# MAX 56 , the SIMBAD biblio

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2005AJ....129.1534R - Astron. J., 129, 1534-1563 (2005/March-0)

The Orion nebula in the mid-infrared.

ROBBERTO M., BECKWITH S.V.W., PANAGIA N., PATEL S.G., HERBST T.M., LIGORI S., CUSTO A., BOCCACCI P. and BERTERO M.

Abstract (from CDS):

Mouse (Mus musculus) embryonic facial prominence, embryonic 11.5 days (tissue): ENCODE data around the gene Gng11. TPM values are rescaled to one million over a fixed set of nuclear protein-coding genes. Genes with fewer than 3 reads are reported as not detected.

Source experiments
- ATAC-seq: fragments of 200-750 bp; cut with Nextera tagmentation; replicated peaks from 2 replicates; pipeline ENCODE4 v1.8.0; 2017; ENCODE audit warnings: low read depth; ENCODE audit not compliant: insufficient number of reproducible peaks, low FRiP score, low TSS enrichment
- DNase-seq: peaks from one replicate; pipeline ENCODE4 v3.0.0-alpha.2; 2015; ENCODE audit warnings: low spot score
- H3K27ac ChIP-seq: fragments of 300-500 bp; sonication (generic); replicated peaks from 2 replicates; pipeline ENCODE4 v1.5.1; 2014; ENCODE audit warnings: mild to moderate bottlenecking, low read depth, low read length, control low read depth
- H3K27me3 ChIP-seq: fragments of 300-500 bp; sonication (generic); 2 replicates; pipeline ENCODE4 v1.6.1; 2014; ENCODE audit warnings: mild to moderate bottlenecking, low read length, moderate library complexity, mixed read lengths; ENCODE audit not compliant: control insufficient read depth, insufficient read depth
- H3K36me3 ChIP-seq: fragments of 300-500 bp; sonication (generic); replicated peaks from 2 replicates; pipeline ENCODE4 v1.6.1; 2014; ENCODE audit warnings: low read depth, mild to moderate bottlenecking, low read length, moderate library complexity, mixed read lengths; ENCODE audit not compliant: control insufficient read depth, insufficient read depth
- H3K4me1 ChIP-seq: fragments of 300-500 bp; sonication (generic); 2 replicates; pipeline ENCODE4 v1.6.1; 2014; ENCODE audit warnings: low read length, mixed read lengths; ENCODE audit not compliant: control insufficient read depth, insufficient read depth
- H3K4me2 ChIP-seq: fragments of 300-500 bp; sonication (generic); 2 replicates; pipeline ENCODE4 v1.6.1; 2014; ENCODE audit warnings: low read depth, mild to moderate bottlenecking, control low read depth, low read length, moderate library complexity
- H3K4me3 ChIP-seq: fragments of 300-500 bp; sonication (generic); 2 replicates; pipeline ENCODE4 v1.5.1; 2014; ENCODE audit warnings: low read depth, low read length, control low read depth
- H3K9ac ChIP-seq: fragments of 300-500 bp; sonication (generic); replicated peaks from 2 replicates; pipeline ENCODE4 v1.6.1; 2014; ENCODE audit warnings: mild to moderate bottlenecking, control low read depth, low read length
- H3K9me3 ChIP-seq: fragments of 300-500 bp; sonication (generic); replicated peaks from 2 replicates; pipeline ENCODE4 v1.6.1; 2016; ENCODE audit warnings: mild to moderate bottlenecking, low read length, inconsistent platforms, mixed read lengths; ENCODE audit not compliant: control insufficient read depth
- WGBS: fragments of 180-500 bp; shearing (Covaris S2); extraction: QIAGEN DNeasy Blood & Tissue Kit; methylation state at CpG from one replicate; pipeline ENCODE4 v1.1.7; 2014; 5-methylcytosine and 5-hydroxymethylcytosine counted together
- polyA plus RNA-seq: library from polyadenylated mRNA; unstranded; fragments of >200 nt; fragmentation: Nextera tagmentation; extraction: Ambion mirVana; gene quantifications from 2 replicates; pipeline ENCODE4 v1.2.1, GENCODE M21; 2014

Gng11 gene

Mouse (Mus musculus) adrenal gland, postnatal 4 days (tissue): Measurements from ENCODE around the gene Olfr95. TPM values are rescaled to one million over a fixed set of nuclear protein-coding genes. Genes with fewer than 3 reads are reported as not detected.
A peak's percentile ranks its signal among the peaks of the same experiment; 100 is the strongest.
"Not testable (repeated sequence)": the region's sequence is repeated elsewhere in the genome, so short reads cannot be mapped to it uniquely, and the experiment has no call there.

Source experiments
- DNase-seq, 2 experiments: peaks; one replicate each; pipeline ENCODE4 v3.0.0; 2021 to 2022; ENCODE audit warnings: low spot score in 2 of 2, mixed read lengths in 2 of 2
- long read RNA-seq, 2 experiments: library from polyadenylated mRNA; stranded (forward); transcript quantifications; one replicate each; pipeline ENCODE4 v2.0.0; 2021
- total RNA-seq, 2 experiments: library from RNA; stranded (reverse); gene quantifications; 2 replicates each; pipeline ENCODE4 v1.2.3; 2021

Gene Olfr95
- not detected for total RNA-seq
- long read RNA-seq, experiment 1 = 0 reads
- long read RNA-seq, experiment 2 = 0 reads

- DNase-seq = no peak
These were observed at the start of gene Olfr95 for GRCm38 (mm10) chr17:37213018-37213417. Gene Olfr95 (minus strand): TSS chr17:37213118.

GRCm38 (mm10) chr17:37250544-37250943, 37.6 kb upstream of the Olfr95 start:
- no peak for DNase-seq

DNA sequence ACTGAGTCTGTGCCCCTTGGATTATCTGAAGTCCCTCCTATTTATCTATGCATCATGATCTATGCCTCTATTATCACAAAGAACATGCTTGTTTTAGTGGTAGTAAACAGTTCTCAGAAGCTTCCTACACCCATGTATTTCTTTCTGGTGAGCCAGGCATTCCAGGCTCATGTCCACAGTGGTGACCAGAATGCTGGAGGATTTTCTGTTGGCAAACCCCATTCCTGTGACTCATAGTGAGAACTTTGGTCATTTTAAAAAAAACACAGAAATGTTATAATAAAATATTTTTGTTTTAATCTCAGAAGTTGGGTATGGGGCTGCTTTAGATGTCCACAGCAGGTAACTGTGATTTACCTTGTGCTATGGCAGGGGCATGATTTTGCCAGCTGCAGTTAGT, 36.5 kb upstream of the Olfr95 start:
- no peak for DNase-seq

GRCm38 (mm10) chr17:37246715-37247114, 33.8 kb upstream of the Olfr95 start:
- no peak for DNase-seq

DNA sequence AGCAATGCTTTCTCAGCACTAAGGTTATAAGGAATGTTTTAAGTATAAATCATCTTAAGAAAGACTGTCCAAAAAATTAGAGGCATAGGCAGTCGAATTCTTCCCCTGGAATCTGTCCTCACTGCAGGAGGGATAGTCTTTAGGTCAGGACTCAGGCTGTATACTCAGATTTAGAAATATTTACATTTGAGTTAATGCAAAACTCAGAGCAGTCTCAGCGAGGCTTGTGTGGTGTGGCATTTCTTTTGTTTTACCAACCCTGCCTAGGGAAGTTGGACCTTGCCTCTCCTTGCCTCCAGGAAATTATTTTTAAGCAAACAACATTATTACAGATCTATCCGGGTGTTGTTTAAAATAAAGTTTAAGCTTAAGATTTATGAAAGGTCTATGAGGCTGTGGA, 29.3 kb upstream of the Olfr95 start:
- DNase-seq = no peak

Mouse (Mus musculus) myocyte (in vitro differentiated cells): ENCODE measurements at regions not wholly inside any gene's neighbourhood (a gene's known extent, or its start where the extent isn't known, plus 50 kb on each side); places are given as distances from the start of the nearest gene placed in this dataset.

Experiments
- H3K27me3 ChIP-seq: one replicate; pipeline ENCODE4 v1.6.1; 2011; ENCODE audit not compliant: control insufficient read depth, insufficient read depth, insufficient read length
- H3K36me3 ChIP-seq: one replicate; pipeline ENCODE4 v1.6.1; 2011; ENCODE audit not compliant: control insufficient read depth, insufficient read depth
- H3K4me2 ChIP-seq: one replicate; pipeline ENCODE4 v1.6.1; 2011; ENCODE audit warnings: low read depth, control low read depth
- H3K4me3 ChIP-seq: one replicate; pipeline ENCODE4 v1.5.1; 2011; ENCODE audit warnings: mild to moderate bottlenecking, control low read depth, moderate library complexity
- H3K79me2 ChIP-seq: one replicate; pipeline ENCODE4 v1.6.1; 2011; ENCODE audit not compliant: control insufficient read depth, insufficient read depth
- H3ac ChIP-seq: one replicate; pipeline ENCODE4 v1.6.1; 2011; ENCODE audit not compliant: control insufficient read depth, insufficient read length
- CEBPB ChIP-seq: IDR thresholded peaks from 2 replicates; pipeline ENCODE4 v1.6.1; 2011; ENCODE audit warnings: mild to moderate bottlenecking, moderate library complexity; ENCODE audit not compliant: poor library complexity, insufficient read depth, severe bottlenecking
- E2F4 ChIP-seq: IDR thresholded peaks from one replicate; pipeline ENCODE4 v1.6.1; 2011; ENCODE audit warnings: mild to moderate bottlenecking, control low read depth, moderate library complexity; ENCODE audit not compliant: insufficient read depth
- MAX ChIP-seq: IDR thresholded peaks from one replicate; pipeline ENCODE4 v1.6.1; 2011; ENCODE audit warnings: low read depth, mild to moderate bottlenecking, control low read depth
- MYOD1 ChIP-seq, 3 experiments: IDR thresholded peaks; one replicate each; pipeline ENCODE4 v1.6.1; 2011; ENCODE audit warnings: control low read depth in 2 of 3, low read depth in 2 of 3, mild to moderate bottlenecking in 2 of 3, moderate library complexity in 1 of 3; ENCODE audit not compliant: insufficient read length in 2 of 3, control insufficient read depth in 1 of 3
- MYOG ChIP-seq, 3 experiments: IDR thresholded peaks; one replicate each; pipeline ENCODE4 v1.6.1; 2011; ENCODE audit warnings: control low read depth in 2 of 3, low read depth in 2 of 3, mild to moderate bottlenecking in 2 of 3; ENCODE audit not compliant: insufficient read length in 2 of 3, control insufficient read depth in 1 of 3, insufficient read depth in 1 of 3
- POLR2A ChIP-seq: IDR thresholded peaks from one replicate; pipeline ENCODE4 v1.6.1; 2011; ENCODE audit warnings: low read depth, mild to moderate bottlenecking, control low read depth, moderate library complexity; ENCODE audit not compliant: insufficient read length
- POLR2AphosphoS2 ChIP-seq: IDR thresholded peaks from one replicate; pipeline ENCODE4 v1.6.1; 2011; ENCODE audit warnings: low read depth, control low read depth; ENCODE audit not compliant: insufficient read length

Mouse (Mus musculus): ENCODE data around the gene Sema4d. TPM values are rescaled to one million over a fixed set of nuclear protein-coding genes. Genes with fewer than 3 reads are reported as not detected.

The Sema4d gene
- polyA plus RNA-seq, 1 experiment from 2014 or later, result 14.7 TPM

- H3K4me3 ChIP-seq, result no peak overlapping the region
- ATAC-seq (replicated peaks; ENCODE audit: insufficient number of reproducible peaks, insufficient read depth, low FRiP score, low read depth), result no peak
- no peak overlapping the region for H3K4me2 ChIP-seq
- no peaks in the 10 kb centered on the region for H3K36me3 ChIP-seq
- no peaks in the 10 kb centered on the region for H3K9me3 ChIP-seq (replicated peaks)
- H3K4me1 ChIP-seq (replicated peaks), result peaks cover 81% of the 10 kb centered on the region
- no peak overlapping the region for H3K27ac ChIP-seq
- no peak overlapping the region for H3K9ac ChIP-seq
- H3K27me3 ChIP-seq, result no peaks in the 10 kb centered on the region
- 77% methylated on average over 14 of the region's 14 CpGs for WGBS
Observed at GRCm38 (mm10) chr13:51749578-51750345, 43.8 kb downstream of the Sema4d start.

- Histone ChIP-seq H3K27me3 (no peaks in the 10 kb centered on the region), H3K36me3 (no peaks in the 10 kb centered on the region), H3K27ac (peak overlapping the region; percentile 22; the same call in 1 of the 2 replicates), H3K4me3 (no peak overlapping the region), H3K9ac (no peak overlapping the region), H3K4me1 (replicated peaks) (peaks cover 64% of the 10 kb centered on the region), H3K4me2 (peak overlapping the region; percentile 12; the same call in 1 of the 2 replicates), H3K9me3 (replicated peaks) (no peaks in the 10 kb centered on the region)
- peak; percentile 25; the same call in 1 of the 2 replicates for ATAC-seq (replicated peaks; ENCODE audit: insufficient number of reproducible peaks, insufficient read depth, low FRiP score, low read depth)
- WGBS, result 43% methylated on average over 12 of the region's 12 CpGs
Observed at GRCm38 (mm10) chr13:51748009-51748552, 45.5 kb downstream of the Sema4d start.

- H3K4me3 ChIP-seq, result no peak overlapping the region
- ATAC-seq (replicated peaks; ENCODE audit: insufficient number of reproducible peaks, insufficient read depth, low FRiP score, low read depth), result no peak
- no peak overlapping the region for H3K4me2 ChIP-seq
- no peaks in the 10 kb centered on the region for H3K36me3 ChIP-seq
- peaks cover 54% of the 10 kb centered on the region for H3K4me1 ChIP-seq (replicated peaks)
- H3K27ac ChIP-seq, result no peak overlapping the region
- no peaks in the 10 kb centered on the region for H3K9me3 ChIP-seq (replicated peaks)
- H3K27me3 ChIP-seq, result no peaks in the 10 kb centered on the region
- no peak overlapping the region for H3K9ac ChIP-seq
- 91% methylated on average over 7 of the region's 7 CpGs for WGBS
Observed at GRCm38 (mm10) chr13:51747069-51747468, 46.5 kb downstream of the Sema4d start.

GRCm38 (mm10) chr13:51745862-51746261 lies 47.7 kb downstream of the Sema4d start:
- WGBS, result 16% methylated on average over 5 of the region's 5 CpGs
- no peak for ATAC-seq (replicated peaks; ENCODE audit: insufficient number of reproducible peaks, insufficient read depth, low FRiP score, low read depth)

We present two wide-field (~5'x3'.5), diffraction-limited (λ/D≃0".5 at 10 µm), broadband 10 and 20 µm images of the Orion Nebula, plus six 7-13 µm narrowband (λ/Δλ≃1) images of the BN/KL complex taken at the 3.8 m UKIRT telescope with the MPIA MAX camera. The wide-field images, centered on the Trapezium and BN/KL regions, are mosaics of 35''x35'' frames obtained with standard chopping and nodding techniques and reconstructed using a new restoration method developed for this project. They show the filamentary structure of the dust emission from the walls of the H II region and reveal a new remarkable group of arclike structures ~1' to the south of the Trapezium. The morphology of the Ney-Allen Nebula, produced by wind-wind interaction in the vicinity of the Trapezium stars, suggests a complex kinematical structure at the center of the cluster. We find indications that one of the most massive members of the cluster, the B0.5 V star θ1 Ori D, is surrounded by a photoevaporated circumstellar disk. Among the four historic Trapezium OB stars, this is the only one without a binary companion, suggesting that stellar multiplicity and the presence of massive circumstellar disks may be mutually exclusive. In what concerns the BN/KL complex, we find evidence for extended optically thin silicate emission on top of the deep 10 µm absorption feature. Assuming a simple two-component model, we map with ≃0".5 spatial resolution the foreground optical depth, color temperature, and mid-IR luminosity of the embedded sources. We resolve a conspicuous point source at the location of the IRc2-A knot, approximately 0".5 north of the deeply embedded H II region I.'' We analyze the spectral profile of the 10 µm silicate absorption feature and find indication for grain crystallization in the harsh nebular environment. In the OMC-1 South region, we detect several point sources and discuss their association with the mass-loss phenomenology observed at optical and millimeter wavelengths. Finally, we list the position and photometry of 177 point sources, the large majority of which are detected for the first time in the mid-IR. Twenty-two of them lack a counterpart at shorter wavelengths and are therefore candidates for deeply embedded protostars. The comparison of photometric data obtained at two different epochs reveals that source variability at 10 µm is present up to a level of ~1 mag on a timescale of ∼2 yr. With the possible exception of a pair of OB stars, all point sources detected at shorter wavelengths display 10 µm emission well above the photospheric level, which we attribute to disk circumstellar emission. The recent model of Robberto et al. provides the simplest explanation for the observed mid-IR excess.